What healthcare costs tell us about the value of data

Healthcare costs have long been a thorn in the side of U.S. businesses. But there’s another significant expense category that dwarfs health spending: low-quality data.

According to data from the U.S. Centers for Medicare & Medicaid Services, private health insurance expenditures by U.S. businesses totaled $1.1 trillion in 2016. That’s a big number, but not necessarily a surprising one. The ever-increasing size of these obligations is one of the reasons Amazon, Berkshire Hathaway, and JPMorgan are trying to do an end run around traditional health insurance by offering their own employee health coverage.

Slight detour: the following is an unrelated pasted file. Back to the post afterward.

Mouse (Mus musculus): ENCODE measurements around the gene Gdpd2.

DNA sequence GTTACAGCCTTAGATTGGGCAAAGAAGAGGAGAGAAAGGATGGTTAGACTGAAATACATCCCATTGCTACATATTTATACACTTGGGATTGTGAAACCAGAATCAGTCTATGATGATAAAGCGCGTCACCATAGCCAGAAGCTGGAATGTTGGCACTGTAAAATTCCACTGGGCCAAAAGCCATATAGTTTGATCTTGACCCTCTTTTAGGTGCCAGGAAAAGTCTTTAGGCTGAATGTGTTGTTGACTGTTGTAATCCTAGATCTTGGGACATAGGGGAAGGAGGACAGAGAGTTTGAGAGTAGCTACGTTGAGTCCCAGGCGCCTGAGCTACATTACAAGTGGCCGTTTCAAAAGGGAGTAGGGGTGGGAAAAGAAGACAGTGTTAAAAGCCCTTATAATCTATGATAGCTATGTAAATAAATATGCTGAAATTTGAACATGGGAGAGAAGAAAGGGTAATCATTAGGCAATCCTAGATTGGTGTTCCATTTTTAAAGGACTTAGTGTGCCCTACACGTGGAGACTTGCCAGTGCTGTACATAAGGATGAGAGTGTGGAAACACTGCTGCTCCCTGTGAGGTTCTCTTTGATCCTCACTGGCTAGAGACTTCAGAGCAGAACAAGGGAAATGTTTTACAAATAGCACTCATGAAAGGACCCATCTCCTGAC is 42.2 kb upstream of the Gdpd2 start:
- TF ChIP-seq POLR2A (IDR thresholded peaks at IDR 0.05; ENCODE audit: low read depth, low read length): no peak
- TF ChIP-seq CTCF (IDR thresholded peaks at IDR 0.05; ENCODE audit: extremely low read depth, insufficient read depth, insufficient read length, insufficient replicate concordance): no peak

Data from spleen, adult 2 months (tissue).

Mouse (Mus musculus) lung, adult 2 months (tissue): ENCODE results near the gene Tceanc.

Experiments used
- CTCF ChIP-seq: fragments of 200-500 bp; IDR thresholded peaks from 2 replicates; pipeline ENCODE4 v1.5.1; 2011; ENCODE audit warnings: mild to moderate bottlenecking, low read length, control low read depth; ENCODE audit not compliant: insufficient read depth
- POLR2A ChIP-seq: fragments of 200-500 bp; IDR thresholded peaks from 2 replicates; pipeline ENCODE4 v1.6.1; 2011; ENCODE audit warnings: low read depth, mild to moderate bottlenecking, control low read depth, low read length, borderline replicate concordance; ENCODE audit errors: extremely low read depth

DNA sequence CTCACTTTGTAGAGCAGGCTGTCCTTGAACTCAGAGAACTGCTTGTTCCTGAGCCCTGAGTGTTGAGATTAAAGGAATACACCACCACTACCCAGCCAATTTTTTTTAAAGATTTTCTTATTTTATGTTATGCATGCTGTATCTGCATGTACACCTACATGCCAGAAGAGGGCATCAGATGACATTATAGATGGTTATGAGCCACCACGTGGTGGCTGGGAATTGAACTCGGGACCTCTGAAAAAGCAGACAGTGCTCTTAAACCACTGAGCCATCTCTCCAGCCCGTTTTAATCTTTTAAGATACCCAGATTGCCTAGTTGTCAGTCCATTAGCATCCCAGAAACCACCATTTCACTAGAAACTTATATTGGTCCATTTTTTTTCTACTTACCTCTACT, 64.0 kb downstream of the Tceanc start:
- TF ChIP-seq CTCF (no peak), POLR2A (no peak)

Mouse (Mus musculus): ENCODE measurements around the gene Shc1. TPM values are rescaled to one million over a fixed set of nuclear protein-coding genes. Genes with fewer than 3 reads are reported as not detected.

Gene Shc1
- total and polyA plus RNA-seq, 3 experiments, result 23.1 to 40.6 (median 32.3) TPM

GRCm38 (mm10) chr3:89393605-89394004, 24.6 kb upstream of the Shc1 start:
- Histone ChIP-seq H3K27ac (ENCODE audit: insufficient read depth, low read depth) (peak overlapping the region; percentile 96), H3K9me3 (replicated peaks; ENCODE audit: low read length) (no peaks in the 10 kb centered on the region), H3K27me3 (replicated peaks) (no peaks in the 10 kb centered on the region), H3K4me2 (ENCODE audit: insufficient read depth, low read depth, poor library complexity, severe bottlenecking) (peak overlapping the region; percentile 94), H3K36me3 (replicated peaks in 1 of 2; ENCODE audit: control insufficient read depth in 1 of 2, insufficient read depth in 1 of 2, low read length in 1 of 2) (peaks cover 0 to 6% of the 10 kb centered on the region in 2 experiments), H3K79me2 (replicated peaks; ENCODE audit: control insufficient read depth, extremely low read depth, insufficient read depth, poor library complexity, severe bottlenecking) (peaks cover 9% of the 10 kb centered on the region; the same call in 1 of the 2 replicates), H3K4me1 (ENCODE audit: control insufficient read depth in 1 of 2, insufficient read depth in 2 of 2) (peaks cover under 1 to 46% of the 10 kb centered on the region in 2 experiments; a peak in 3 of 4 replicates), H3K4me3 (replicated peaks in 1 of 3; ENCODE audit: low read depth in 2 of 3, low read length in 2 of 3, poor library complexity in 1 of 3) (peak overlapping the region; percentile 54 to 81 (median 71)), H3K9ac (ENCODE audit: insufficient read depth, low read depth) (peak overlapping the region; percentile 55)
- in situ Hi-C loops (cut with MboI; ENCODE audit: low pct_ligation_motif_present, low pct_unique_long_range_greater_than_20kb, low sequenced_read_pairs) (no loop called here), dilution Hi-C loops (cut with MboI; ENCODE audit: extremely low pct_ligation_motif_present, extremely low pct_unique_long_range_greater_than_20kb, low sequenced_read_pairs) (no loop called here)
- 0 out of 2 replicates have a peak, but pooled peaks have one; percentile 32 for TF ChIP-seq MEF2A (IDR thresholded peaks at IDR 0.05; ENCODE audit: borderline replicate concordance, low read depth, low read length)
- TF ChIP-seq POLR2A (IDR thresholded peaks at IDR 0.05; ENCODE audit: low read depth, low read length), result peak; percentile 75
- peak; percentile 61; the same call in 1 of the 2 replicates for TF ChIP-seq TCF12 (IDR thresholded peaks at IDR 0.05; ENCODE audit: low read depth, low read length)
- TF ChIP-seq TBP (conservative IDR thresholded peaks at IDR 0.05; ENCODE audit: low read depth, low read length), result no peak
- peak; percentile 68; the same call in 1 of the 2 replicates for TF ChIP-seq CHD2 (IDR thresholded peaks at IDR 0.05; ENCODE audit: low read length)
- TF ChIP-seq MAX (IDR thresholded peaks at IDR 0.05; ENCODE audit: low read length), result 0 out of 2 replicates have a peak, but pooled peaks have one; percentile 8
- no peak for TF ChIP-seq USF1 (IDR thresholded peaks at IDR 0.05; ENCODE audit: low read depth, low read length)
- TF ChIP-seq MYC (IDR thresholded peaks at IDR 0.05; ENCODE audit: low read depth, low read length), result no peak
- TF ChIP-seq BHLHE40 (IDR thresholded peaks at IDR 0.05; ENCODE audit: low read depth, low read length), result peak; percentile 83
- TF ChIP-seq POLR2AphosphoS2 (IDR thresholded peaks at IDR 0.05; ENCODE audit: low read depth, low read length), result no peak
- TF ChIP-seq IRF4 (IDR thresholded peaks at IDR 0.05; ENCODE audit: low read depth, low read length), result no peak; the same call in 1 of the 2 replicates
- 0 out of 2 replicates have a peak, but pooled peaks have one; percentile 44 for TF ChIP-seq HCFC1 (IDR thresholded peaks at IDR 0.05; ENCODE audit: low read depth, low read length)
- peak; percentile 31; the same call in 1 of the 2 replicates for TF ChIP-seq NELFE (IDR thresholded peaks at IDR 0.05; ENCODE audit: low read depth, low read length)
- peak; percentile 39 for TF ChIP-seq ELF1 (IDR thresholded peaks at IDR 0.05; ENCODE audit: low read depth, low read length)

Now consider another outsized business expense that gets far less attention. It has been estimated that in 2016 U.S. companies wasted $3.1 trillion on bad data. Said one analyst:

The reason bad data costs so much is that decision makers, managers, knowledge workers, data scientists, and others must accommodate it in their everyday work. And doing so is both time-consuming and expensive. The data they need has plenty of errors, and in the face of a critical deadline, many individuals simply make corrections themselves to complete the task at hand.

The fact that U.S. companies spend 182% more on data than healthcare puts a fine point on the eternal challenge of data management within an organization. 

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